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Lecture series by Dr Marco Gruteser from Rutgers University, USA

Edited byzx Date:2014-07-12 16:04

EE students enjoyed lecture series this Thursday and Friday by Dr Marco Gruteser from Rutgers University, USA.

On July 10, Dr Gruteser presented in Networked Vehicles that Sense and Manage Human Attention that vehicular communications were expected to contribute to a safe, efficient, and increasingly automated driving experience. In such an environment, mobile and wearable devices were likely to attract even more attention from drivers, which challenged their ability to supervise the vehicle. He discussed in the presentation their work on accurate tracking of user attention - from determining whether a mobile user was driving, over tracking what a user was looking at, to detecting what a user touched. Dr Gruteser described in particular how visual communications could both convey information and allowed precise localization of the transmitter from the vehicle's and driver's perspective. According to Dr Gruteser, that would not only make it easier to fuse information with other camera sensor data but should provide a foundation for mobile and vehicle systems that tracked and managed attention.

Dr Gruteser moved on next morning with the talk of Distinguishing Users with Capacitive Touch Communication. From his perspective, as we were surrounded by an ever-larger variety of post-PCdevices, the traditional methods for identifying and authenticating usershave became cumbersome and time-consuming. Therefore he focused on the acapacitive communication method through which a device could recognize who was interacting with it. This method exploited the capacitive touchscreens, which were now used in laptops, phones, and tablets, and many otherdevices, as a signal receiver. The signal that identified the user could be generated by a small transmitter embedded into a ring, watch, or other artifact carried on the human body. Two example system designs were explored with a low-power continuous transmitter that communicated through the skin and a signet ring that needed to be touched to the screen. Experiments with prototype transmitter and tablet receiver made by his team showed that capacitive communication through a touchscreen was possible, even without hardware or firmware modifications on a receiver. This latter approach imposed severe limits on the data rate, but the rate was sufficient for differentiating users in multiplayer tablet games or parental controlapplications. Controlled experiments with a signal generator also indicated that future designs might be able to achieve data rates that were useful for providing less obtrusive authentication with similar assuranceas PIN codes or swipe patterns commonly used on smartphones today, according to Dr Gruteser.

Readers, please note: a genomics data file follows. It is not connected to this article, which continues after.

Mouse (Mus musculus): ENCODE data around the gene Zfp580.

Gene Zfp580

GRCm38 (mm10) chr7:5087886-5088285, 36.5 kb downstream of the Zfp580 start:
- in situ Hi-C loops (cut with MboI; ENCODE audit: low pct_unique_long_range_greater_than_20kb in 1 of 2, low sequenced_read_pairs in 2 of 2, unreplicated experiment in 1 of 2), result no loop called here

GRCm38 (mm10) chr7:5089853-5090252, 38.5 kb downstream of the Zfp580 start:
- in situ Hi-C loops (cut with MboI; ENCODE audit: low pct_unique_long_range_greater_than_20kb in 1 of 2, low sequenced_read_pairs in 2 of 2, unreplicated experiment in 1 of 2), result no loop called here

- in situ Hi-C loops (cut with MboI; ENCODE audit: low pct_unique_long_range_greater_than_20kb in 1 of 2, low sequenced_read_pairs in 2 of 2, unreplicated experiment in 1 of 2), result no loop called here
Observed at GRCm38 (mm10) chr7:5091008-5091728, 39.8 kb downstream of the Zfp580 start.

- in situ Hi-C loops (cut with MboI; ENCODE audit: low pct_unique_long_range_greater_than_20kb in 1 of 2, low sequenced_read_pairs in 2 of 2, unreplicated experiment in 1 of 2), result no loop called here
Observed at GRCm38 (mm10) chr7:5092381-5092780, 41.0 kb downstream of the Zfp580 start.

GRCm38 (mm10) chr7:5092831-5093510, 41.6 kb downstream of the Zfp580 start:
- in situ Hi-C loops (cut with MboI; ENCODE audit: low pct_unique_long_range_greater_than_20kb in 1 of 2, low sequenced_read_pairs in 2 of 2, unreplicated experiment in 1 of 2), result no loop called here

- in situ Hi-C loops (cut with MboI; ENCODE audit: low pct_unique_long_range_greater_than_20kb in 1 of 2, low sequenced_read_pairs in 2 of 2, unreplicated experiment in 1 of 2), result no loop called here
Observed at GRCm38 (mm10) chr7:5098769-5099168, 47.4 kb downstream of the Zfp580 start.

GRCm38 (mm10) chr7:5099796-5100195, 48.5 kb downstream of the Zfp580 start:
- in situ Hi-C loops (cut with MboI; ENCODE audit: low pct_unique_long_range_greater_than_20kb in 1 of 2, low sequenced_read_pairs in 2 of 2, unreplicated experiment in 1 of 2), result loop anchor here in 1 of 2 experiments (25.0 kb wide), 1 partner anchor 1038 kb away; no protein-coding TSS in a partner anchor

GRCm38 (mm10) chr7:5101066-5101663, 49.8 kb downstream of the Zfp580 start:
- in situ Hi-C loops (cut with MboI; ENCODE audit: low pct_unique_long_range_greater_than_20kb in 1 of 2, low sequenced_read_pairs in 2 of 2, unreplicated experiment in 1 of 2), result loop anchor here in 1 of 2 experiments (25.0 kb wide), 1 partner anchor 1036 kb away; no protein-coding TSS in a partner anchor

Dr Marco Gruteser is an Associate Professor of Electrical and Computer Engineering at Rutgers University and a member of the Wireless Information Network Laboratory (WINLAB). He is a pioneer in the area of location privacy and also recognized for his work on connected vehicle applications. Beyond these topics, his more than hundred peer-reviewed articles and patents span a wide range of wireless, mobile systems, and pervasive computing issues. He received his MS and PhD degrees from the University of Colorado in 2000 and 2004, respectively, and has held research and visiting positions at the IBM T. J. Watson Research Center and Carnegie Mellon University.



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